Another week and another event. This one was the Digital Marketing for Financial Services Summit in New York City on November 3rd and 4th. It was another chance to take the pulse of an industry—to see where they are on the road to digital transformation and learn what’s on the top of their minds.
Giving credit where credit is due, if you pardon the pun, the financial sector seems to be further along than some other industries in connecting with their customers in a digital way. Just looking at the session titles (available HERE) indicates what’s top of mind. Topics included:
And while I’ve been seeing many of these topics during my “Autumn of Conferences” travel schedule, nowhere have I seen so many marketing leaders nodding their heads and telling stories about how they are addressing some, or even many, of these areas.
Of all the sessions my favorite was from Mike Linton, Chief Marketing Officer of Farmers Insurance Group. While Linton did show some of the really fun commercials starring Oscar award winning actor J. K. Simmons, it was more about the focus on data and a lack of fear of risk that made his session stand out.
During his session, entitled, “Beneath the Iceberg—Building Data to Create a Powerful Brand,” Linton talked about all the necessary work he and his team needed to do to collect, analyze and leverage their data for their marketing initiatives. The session was described as surfacing and operationalizing data to produce results today while protecting tomorrow. Deciphering strategies to:
While all this was great content and an interesting talk, there was one thing that came up in the Q&A following the session that stuck with me most. Linton had mentioned that he encouraged experimentation and risk, and even put aside budget each year that enabled his team to requisition money to spend on experimental and forward-looking projects. When asked how much was in that budget, he replied 5% of his overall budget. He did make it clear that that budget might not be used for these more “risky” projects each year, but that it was available.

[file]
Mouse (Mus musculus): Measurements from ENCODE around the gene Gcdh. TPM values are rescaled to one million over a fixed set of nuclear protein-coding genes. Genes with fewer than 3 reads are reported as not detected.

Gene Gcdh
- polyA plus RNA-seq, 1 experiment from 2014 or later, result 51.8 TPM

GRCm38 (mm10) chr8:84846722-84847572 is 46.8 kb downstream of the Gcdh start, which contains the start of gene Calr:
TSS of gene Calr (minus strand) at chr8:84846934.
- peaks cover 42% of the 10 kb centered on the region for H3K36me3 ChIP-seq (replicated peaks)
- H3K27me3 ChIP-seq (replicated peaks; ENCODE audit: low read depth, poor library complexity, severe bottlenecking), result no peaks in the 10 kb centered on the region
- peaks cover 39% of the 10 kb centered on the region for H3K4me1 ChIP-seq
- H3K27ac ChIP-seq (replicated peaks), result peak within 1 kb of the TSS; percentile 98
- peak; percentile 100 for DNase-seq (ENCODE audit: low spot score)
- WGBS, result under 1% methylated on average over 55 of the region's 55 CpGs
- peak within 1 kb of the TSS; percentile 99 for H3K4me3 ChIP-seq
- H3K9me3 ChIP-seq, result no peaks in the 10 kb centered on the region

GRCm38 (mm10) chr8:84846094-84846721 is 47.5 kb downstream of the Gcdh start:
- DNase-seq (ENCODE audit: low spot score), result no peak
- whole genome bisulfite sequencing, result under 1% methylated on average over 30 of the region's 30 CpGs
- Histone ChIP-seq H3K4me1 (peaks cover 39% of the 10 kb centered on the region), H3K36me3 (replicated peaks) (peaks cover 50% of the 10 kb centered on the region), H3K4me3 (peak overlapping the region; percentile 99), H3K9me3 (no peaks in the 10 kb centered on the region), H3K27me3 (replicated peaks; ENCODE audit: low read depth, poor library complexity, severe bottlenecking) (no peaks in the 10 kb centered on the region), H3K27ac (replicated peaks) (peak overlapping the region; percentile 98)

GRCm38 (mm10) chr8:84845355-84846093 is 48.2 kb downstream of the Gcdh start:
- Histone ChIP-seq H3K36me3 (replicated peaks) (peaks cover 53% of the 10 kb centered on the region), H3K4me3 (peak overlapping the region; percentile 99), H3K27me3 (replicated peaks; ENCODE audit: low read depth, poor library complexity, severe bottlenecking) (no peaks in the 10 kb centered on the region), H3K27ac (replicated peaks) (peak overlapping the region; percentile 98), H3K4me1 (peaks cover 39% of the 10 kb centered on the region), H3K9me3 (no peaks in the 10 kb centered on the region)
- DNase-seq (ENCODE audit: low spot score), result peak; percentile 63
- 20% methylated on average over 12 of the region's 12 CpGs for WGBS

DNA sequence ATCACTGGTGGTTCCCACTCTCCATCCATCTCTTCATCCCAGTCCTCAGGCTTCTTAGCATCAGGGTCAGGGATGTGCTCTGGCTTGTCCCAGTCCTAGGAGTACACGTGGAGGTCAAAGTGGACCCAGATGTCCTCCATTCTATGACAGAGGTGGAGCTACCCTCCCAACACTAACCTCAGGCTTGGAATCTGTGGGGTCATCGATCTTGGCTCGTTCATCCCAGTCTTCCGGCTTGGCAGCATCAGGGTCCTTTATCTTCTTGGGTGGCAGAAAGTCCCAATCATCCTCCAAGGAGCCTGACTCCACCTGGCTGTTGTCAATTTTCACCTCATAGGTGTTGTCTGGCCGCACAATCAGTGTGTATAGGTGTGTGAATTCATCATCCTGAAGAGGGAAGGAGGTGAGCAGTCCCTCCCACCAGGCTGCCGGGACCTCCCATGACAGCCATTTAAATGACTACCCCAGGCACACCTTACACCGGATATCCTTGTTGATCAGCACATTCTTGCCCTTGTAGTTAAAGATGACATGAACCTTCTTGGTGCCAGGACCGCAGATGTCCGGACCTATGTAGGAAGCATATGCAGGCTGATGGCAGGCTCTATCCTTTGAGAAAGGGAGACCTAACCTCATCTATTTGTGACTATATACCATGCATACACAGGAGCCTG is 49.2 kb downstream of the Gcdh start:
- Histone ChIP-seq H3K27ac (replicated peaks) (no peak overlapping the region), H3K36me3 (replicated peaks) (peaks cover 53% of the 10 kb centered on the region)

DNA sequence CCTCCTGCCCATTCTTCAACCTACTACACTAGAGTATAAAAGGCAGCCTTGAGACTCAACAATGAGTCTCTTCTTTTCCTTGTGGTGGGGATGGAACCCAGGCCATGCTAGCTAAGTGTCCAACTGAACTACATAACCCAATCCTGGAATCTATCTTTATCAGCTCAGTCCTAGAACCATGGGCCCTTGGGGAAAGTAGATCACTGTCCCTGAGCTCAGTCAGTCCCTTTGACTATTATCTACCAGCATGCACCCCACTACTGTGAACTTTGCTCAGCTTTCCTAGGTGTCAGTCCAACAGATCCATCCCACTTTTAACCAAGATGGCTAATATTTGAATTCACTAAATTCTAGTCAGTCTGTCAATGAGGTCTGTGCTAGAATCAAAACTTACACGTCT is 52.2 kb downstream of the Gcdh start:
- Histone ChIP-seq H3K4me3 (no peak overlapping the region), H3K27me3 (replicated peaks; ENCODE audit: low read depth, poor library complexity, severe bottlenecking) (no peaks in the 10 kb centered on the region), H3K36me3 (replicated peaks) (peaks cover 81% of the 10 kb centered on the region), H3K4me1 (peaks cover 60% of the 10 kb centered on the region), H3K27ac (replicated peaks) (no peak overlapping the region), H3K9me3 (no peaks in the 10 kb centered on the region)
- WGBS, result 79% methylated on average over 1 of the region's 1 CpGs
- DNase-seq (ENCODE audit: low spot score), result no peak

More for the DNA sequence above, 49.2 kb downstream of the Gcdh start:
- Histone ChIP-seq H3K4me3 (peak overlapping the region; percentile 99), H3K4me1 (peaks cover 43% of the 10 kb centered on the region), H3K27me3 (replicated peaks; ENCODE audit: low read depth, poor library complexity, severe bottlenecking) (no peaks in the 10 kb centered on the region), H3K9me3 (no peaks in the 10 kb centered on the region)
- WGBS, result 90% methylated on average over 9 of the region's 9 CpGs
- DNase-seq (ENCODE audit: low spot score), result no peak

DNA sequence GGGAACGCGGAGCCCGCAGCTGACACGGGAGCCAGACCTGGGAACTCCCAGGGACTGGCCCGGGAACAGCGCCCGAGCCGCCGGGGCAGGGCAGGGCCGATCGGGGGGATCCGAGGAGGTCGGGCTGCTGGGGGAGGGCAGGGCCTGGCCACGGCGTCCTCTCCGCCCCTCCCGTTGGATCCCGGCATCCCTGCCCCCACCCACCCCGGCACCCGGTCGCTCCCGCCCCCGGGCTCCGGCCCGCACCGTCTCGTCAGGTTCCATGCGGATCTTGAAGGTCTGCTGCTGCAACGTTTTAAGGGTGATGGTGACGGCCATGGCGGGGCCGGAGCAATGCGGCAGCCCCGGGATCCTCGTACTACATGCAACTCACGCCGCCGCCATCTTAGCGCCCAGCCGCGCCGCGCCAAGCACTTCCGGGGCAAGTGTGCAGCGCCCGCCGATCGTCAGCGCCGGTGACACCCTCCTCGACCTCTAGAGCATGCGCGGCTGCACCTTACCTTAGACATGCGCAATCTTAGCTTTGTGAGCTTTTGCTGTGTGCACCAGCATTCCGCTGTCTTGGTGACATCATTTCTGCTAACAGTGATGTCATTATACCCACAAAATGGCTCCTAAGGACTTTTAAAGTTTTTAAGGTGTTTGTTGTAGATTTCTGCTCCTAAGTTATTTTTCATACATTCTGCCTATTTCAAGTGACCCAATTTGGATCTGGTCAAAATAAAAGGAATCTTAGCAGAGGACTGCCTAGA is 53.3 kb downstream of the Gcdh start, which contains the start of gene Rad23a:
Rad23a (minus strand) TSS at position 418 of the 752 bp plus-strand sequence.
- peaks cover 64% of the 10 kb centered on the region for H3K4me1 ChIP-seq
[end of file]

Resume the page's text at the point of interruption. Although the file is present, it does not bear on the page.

The final part of that equation was who got to decide which edge projects got funded. In most organizations it would be Linton himself, but that’s not how it’s done at Farmers. Linton doesn’t get a vote—instead it’s decided by the Marketing team without him. That’s like a professional basketball team kicking the coach out of the huddle and designing their own play with the game tied in the final seconds.
That takes two things—trust and guts.
I think that’s why people like Mike Linton and the marketing leaders I met in the finance industry seem to be a little ahead of the game. They seem to have more of each, and that enables them to take more risks and push ahead faster.
So, you see, Finance people do more than just push around numbers and evaluate risk. They take risks too.
View all posts from Robert Mattson on the Progress blog. Connect with us about all things application development and deployment, data integration and digital business.
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